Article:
The untold miseries of a bit of decent weather

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The Independent Online
A particular neurosis has been at large this summer, as the long hot days have repeated themselves inexplicably. It is the feeling that whatever you are doing, you really ought to be doing something else. It comes from the same feeling-family as the one that periodically afflicts people living in central London: telling them they should be out at the Royal Shakespeare Company/Albert Hall/Tower of London/Royal Academy/Madame Tussaud's instead of sitting at home watching Falling Down on the video again.

Wherever you are, and whoever you are with, the more the sun shines, the more obvious it seems that others are making fuller, better use of it elsewhere: possibly at some giant softball game to which everyone is invited except you; possibly quite alone with a lover in a rustic glade by a waterfall where bambis graze; or at some large public celebratory event, probably including the Queen Mother and one or more of the football tenors, to mark the exquisite summer of '94, the one that you are failing to get the best out of. We do not yet have the mentality to deal with a sunny and cloudless blue sky which is anything other than a freak incident.

The instinct to panic, run out of the office, take most of your clothes off and lie panting on the fire escape is still too strong. But there is also the confusion. It is not the thing to go out courting malignant growths any more so what should you do? A shady barbecue perhaps? Starve your friends while you tamper with fire for hours then poison them with burnt yet still quivering slices of underdone suckling pig? The park near me is filled every Sunday with startled groups enduring mass picnic horror: bossy women scraping squashed gobbets of mozzarella off tinfoil, and yelling at children with ozone asthma attacks; men swigging warm white wine in the fierce midday sun, staring at the nearby softball game with a look of left-out shame. As they plod back home with a sicky hangover emptying cling film smeared with yogurt and quiche from baskets filled with decomposing lettuce, they will sense with

regret that this is definitely not the sort of thing that the Italian World Cup team manager, the cool, trim, silver-haired one with the hyperexpensive sunglasses, would get himself involved in.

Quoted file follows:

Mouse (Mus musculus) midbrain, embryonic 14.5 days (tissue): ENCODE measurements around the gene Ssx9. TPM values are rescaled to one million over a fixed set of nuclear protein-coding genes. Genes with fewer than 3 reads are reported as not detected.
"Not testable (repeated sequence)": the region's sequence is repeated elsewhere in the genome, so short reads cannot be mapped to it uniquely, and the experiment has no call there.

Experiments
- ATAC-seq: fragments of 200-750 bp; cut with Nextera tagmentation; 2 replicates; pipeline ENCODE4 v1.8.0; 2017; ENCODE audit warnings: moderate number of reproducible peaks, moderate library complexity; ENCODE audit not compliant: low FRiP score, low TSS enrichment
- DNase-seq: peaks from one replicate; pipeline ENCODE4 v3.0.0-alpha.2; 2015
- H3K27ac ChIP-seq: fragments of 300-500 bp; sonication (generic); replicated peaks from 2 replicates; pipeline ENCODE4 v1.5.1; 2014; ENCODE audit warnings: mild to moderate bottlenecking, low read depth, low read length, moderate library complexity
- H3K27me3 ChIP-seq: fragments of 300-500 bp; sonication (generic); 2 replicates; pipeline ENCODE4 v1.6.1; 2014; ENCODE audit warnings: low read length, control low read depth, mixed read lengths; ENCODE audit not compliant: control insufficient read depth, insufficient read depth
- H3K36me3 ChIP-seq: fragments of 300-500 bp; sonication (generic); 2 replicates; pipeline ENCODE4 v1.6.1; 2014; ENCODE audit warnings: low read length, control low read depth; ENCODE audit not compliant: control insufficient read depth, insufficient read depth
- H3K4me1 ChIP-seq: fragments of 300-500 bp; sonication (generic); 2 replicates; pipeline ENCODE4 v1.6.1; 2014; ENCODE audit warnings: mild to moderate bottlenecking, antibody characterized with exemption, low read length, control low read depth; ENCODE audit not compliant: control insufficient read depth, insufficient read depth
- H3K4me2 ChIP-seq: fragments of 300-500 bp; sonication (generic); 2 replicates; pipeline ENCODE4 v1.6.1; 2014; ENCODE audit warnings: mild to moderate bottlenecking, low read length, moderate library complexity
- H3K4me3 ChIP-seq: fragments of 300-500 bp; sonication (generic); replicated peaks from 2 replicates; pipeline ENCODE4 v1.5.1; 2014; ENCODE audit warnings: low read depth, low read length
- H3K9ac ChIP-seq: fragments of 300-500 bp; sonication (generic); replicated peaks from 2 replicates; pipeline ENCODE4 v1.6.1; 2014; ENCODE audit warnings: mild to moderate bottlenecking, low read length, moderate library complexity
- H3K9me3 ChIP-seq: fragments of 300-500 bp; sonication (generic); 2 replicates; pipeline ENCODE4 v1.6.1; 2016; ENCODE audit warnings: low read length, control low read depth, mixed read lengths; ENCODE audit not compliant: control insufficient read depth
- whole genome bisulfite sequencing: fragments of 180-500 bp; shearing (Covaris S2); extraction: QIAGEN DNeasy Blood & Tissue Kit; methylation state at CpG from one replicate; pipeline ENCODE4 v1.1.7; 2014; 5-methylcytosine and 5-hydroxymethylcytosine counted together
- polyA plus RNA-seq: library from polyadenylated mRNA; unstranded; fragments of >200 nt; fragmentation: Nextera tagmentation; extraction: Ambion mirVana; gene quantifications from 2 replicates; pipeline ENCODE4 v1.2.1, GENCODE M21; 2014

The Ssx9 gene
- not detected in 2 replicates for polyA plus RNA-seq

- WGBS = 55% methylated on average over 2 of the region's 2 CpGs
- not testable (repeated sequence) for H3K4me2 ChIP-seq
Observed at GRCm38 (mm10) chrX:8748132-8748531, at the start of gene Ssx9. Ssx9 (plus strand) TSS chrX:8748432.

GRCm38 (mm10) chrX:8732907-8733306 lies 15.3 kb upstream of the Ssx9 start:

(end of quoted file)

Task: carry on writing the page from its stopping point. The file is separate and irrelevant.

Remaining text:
The activities of the traditional English season, with their endless palaver, weal-inducing outfits, and the inevitable rice salad and crockery transport involvement, are not designed for steamily consistent summers but for putting a brave face on disappointing ones. Furthermore, since the Henleys, Ascots and the like are all about Enclosures they do nothing but add to the sense of more fun going on elsewhere.

Envy of summer life on the Continent - where men like the Italian football manager glide around in smart air-conditioned cars and sunglasses, dressed in crisp linen suits, perhaps stopping for a citron presse at a shady pavement cafe in an ancient square, or perhaps not, but still totally cool about the sun and ignoring it because they know for a fact that it will still be shining at the weekend when they can go and lie quietly on the yacht - has surely been part of our waning national confidence ever since we started to travel and notice it.

But now we have our chance. More and more tables are creeping shyly on to pavements. Diners are managing to sit calmly at them, only occasionally remembering the sun and sticking their heads into it with closed eyes, breaking into huge excited grins at passers-by. 'Look, look, we're enjoying a drink at a pavement cafe, we can do it too.' The expressions of angst, brief and fleeting, say: 'Should we not perhaps be at an outdoor performance of A Midsummer Night's Dream?'

As temperatures and humidity have rivalled those in tropical countries there has even been a perceptible chilling out, a hint of a new manana mentality. Normally fierce and frenzied professional associates lose their drift mid-sentence and wander off in search of a lolly. Hostesses given to high-pitched chatter and hyena laughs discover the joys of staring vacant and slack-jawed at the assembled drowsy company without saying anything at all. At the back of many minds is a new- born, tremulous notion that maybe what you're supposed to do when it's hot is go to sleep under a tree.

But to actually get to sleep you'd have to know that the next day would be hot as well, and the one after that, and that enough hot days lay in store in your lifetime to do all conceivable hot-day activities in a calm and measured manner with no sense of panic whatsoever. Fat chance.

Wallace Arnold is on holiday.

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